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Competition gets stiffer in the Pay TV market

By | August 31st 2010

By Macharia Kamau

Pay TV operator Multichoice Kenya is counting on digital broadcasting and a huge football fan base to grow its subscriber base and ward of competition.

Multichoice has enjoyed a near-competition-free environment over the last 15 years it has been in Kenya. The only other Pay TV providers targeted smaller niche markets. It is, however, facing strong competition from Wananchi Group, which runs cable TV provider Zuku TV.

The firm has recently announced plans to invest Sh1.54 billion to up its Internet and cable TV offerings in the country.

Wananchi has also set up a content division — Wananchi Programming Group (WPG) — that will be in charge of developing and sourcing content to run on the Pay TV.

And to fight off growing competition, Multichoice says it has in place a series of plans aimed at customer retention as well as acquiring more subscribers.

Recently, the firm launched DSTV Compact Plus, a 47-channel bouquet that it expects to be a significant factor in customer retention and acquisition.

Priced at Sh3,900 per month, General Manager Multichoice Kenya Stephen Isaboke says it would offer the English Premier League at a discounted price. Previously, it was available on DSTV Premium that cost subscribers Sh6,500.

"The Premier League has a huge following in the country and many who may not afford the premium bouquet are either left out or compelled to go to public viewing areas like pubs. This is the market that we are looking at," he says.

Analogue to digital

The firm is also eyeing the process of migration to digital platform by local broadcasters as another key factor in increasing hold on customers.

Communications Commission of Kenya has set a 2012 as the deadline for the migration from analogue to digital broadcasting after which the analogue signals will be switched off, which is against a 2015 deadline set by International Telecommunication Union (ITU).

To be able to receive the digital signals, Kenyans will have to either use set top boxes that convert digital signals to analogue signals for reception by their current TV sets or acquire new digital TV sets. The latter option has been considered too costly for most of Kenyan homes.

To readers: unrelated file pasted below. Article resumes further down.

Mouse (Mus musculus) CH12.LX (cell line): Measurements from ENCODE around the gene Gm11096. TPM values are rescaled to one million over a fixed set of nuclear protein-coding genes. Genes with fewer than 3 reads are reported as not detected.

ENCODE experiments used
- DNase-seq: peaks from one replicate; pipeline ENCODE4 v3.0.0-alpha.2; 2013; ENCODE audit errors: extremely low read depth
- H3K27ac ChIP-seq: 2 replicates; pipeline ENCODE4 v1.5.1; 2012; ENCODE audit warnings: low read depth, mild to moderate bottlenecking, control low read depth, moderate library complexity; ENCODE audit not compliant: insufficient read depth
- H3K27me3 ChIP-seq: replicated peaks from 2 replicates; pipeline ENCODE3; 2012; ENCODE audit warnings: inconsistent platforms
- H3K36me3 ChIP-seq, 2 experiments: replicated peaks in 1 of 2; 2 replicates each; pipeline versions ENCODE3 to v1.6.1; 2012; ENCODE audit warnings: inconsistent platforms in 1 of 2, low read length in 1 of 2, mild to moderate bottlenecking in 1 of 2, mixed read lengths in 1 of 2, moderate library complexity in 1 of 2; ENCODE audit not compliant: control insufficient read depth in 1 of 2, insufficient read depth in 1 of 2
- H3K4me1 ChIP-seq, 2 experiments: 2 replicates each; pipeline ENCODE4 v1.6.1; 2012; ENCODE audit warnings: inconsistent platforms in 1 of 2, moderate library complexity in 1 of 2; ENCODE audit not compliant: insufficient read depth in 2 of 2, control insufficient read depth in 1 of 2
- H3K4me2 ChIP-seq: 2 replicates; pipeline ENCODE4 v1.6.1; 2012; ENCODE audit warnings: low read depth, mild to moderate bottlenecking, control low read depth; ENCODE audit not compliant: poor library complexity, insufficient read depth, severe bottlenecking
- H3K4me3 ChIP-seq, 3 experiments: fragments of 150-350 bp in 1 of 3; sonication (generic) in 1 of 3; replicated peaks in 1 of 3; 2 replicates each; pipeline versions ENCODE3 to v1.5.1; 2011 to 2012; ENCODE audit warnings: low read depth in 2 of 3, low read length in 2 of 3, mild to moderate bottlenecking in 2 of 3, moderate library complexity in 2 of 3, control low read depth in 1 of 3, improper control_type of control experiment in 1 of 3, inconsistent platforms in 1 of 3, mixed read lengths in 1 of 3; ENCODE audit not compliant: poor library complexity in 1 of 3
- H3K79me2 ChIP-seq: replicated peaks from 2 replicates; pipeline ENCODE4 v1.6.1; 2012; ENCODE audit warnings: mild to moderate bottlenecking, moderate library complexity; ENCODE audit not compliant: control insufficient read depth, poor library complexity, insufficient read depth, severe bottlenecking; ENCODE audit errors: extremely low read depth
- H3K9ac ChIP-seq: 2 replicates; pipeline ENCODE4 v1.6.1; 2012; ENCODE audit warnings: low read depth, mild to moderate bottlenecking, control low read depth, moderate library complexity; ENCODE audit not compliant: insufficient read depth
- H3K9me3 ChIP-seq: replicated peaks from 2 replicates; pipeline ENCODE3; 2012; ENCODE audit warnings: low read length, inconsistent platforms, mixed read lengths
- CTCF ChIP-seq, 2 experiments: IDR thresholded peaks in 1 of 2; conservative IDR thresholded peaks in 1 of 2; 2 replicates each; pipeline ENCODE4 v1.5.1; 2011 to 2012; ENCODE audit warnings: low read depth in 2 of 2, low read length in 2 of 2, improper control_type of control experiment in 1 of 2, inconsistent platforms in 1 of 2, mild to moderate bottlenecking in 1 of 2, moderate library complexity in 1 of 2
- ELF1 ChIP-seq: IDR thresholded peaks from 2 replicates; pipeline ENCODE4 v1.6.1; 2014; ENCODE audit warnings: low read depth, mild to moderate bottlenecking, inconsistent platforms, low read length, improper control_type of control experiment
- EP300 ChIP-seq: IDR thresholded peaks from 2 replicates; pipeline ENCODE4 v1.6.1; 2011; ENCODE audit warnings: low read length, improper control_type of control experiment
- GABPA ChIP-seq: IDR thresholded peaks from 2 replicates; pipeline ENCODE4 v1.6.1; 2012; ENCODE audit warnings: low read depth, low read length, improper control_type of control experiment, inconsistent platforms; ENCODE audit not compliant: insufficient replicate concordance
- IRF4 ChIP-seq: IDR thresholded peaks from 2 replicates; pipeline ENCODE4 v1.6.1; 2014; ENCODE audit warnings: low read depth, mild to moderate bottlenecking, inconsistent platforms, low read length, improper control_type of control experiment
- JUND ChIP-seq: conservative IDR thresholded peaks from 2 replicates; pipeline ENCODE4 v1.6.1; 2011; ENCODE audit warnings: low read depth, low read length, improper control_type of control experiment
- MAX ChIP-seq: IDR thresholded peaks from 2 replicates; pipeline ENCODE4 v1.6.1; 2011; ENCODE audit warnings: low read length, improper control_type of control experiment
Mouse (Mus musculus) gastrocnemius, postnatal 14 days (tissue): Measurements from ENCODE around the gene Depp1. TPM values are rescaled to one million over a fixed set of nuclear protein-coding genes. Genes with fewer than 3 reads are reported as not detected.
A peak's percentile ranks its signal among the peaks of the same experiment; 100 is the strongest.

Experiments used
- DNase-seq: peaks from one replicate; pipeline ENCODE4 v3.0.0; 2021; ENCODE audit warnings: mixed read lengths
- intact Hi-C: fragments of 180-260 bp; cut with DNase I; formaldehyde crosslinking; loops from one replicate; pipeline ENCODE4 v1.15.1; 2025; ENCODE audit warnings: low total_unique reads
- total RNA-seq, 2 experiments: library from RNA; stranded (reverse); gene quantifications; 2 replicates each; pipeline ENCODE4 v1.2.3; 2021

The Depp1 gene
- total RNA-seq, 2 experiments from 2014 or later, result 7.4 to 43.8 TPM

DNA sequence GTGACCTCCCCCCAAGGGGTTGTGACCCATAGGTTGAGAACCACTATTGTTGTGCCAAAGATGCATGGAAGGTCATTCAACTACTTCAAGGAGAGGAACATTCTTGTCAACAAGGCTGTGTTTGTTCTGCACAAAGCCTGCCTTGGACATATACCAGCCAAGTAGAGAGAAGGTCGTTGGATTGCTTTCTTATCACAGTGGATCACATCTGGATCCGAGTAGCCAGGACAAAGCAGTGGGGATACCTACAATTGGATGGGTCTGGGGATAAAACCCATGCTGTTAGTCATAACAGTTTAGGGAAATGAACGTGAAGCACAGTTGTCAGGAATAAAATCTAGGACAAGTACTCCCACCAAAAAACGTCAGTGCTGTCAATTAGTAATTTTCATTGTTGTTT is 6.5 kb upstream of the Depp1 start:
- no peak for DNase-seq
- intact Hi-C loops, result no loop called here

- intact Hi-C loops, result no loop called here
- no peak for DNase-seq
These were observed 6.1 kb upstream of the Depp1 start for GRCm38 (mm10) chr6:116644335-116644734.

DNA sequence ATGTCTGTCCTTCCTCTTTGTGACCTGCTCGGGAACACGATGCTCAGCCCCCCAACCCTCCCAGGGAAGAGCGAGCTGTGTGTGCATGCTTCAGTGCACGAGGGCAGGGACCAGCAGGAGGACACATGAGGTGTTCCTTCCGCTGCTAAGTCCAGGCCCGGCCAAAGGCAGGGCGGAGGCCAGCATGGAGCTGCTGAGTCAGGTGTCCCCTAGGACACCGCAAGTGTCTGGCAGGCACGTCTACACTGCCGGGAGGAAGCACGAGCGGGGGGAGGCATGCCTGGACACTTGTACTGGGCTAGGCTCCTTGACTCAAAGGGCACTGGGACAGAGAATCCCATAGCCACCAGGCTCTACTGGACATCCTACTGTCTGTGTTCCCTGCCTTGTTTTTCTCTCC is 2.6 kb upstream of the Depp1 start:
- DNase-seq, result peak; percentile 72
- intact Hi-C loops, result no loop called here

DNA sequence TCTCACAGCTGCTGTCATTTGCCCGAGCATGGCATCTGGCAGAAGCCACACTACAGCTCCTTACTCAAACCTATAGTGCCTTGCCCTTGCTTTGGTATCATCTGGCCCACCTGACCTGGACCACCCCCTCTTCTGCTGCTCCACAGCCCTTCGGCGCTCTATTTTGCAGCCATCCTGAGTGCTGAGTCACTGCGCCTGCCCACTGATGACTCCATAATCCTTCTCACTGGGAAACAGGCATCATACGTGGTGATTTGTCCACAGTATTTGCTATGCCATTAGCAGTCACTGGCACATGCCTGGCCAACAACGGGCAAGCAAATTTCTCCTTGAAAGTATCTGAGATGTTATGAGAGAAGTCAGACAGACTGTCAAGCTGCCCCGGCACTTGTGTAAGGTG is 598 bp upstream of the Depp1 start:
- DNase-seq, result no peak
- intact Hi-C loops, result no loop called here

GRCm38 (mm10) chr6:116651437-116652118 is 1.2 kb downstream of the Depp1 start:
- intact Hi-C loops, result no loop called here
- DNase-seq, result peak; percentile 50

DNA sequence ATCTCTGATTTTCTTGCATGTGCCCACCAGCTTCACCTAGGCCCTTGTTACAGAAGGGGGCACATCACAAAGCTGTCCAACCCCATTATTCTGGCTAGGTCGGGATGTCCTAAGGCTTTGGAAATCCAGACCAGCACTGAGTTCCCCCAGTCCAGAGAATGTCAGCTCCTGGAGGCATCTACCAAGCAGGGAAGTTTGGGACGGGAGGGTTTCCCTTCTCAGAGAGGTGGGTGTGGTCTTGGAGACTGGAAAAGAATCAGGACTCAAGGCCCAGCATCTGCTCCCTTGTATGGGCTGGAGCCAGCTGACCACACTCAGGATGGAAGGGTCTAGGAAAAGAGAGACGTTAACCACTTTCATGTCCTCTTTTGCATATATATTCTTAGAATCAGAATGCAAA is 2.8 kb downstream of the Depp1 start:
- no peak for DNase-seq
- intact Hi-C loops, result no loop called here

Set top boxes

Isaboke says the equipment its subscribers use to receive DSTV’s digitally encoded signals could also act as set top boxes.

"Our customers do not need to buy an extra set top box to decode the digital signals that will be broadcast from the digital platform," he says.

"If one has the equipment, they do not have to pay to receive the free to air stations that are broadcasting on the digital platform," he said.

He says the firm also plans to launch what it calls "DSTV FreeView", a package that will be available to people who have taken up Multichoice services but may have fallen back on their payments.

"Some subscribers may not have their accounts active throughout the year. Instead of their equipment lying idle, we are giving them an option in form of the free view package," Isaboke says.

The FreeView package, Isaboke says, would have the local free-to-air stations that are already on DSTV platform as well as two to three other premium channels.

Isaboke says delivery of content through satellite had served it well over the years and still seemed viable for the future over building a cable infrastructure.

"We are constantly looking for opportunities that can improve our service delivery," he says.

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